On Sunday, my mother woke to another morning of shortened breath. It was bad. Worse than before. She was exhausted. COPD/Emphysema can do that. Her tears broke my heart. We piled in the Jeep and took a trip to the local
My son, who'd just been to visit us with his lovely wife, turned around and travelled the 2 hours back to our home to be with his grandmother, to encourage her, as only he (the asthmatic) could. Before he left to go back to his own home, the brakes on his car failed. He had no choice: borrow the beloved old Suzuki Samurai for the trip. It developed an engine knock before he reached his destination.
My daughter is pulled in so many directions: full-time job, full-time boyfriend, part-time counselor for international exchange students, grandmother in the hospital, father trying to hard to help her help me, and (bless her) she tries all the time to nurture me.
My husband tries to survive in a world spinning in an atmosphere of estrogen. He lives in this house with me, our daughter, my mother, and our sweet furry girl, Scarlett. He can't win. Pray for him, will you?
In the midst of all this, I am trying to work. A new-ish job. Still unsure, still learning.
So today: I wake up, eat, bathe, pray, and I'm at the hospital to visit with Mom before 8:00am. I'm there for the doctor's visit. Good news! Mom can go home today. Ok, I can work this. I head off to pick up items for my job, get lost on the way to the office, make a frustrating rescue call to hubby, find my way to work FINALLY. My volunteer arrives. She is a lifesaver extended to me in an endless sea, working with patience and kindness and smiles. Phone rings: yes, I will be at home to accept delivery of the nebulizer and walker for my mother, what time?, um, how about later?, ok, got it. Uh-oh, time to leave to pick up Mom at the hospital. Stop e-mailing, leave the rest of the work for later. Get in the Jeep. Hungry, diabetic. Get some fries (terrible choice!) and hit the road. Ugh, traffic... stop and go... gotta get into the tunnel and on my way... HEY, WHY IS MY CAR MOVING FORWARD, STOP, HONK. I've been rear-ended by someone who was rear-ended. Pull over, talk to trooper, fill out paperwork. Call husband so he can pick up Mom... no answer at work or cell phones. Call Mom at hospital to tell her I've been delayed... busy... busy.... busy... busy. Finally get Mom, tell her I'll be there soon. She reminds me that I have to go home first to pick up her portable oxygen tank. Right. Finish with trooper and other drivers, get back on the highway. Get hubby on phone and in frustration tell him that I need him to be accessible in case of emergency. Get home, change Mom's sheets so she'll have fresh bed to rest in, grab her oxygen tank, grab street clothes just in case she's not keen on the idea of wearing jammies home. Go to the hospital, get Mom discharged after straightening out prescription mistakes. Get Mom home and she realizes she's left her hand-crocheted afghan at the hospital. Go back to hospital, get afghan AND cell phone/gum/goodies left in her tray table. Head off to grocery to get her prescriptions filled. Drop RXs at pharmacy and start shopping for nutritious options for Mom meals. Shop, Shop. Go back to pharmacy 30 minutes later, still not ready, walk away only to be called back over store speaker. RXs ready, but one must be ordered and one is over-the-counter and available at service desk, pay $215. OK, check out with groceries, pay $45. OK, go to service desk for over-the-counter meds, wait 20 minutes behind ladies buying money orders and lottery tickets. Finally my turn, get meds, pay $12, leave store. Go home, cook dinner: broiled tilapia, mac and cheese, brussels sprouts, sliced pineapple. Call insurance company to file accident claim, schedule Jeep repair. Help Mom get a shower and shampoo and fresh jammies. Take time to write post and insert links for an update to work blog. E-mail a couple of friends an update on our situation. Decide that jammies are a good idea and get my own. *sigh*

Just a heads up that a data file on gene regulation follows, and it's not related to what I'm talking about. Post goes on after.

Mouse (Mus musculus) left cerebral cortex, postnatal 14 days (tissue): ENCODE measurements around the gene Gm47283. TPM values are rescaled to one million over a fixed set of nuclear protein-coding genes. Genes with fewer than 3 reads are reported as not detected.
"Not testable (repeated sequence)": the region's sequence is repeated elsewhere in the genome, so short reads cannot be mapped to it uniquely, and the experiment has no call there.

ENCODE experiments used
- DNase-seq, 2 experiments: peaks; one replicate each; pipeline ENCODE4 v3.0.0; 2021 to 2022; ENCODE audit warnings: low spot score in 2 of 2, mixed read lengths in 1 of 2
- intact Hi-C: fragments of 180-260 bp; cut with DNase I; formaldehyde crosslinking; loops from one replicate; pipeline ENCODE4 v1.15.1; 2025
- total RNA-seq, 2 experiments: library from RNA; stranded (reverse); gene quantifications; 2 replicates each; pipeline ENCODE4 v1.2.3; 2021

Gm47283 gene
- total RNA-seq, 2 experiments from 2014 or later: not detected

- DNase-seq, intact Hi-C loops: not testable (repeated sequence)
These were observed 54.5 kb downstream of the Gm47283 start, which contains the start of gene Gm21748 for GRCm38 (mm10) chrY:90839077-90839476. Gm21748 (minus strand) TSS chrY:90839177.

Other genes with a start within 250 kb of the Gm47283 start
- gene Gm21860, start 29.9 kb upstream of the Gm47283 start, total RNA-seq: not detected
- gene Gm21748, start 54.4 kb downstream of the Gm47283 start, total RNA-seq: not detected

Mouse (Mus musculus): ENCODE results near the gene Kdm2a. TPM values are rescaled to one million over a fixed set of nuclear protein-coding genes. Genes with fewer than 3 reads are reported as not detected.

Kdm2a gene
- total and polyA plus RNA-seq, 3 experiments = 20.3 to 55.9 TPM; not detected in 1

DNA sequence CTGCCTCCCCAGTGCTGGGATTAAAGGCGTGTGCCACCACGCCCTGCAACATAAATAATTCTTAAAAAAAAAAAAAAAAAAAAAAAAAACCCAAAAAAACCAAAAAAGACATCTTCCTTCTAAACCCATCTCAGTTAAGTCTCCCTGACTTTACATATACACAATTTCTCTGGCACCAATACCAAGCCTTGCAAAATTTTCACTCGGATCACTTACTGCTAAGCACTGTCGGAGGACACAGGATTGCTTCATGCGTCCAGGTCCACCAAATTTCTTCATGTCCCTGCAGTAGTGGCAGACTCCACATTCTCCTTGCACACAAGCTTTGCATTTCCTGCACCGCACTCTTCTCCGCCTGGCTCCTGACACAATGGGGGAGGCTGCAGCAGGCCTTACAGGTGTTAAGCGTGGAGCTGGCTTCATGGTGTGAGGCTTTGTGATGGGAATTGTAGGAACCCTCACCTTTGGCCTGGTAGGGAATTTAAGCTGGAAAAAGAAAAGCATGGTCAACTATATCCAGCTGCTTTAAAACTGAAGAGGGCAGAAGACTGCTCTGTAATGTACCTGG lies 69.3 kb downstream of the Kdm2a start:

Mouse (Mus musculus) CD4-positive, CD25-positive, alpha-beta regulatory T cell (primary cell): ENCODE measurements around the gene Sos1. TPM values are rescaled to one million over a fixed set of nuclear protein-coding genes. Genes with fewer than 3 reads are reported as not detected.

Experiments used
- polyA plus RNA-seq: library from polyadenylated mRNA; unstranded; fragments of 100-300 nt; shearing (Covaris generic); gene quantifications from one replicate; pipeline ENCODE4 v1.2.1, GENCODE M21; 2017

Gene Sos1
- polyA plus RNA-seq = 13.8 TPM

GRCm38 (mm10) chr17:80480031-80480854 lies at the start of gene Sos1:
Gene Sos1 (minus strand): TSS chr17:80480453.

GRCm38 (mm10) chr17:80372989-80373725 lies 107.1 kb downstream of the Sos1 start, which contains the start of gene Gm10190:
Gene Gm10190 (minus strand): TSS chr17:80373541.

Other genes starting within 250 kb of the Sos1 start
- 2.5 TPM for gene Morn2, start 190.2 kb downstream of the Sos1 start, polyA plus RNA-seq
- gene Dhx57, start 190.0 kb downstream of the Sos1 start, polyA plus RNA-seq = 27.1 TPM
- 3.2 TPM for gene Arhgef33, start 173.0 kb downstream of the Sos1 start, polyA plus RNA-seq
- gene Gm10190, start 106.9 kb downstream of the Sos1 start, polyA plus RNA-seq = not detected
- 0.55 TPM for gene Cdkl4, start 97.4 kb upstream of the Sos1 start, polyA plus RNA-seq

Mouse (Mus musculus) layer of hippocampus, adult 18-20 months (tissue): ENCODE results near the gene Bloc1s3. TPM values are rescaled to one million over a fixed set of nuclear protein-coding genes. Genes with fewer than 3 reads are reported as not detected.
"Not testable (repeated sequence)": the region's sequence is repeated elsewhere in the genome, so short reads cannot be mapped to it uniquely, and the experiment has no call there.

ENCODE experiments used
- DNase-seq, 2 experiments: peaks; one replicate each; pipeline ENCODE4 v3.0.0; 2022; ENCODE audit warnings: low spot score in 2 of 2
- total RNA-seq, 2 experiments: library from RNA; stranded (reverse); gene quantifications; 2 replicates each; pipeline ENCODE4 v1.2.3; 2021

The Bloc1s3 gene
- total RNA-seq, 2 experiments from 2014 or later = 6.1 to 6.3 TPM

As I sit down, I remember the blessing God sent me in the midst of this chaos: a sweet man at the pharmacy, a fellow customer. As we talk and bump into each other shopping later, I learn that he's in his 70's, stroke survivor, still maintaining lawns across our area, and that he's a pastor. I tell him a tiny bit of my day. He tells me that he's Too Blessed to be Stressed, and I agree that God is Good All the Time. He asks me if he can give me a hug, apologizing for the dirt from his day on the lawns of others. I accept, thankful for this show of love from my Lord.
God really is so good all the time, reminding us of His love and His abiding presence, even in the midst of the chaos. I am humbled and grateful.
Look for the blessings, friends. Look for the surprising moments that will bring you Light in the darkness. Look for HIM everywhere.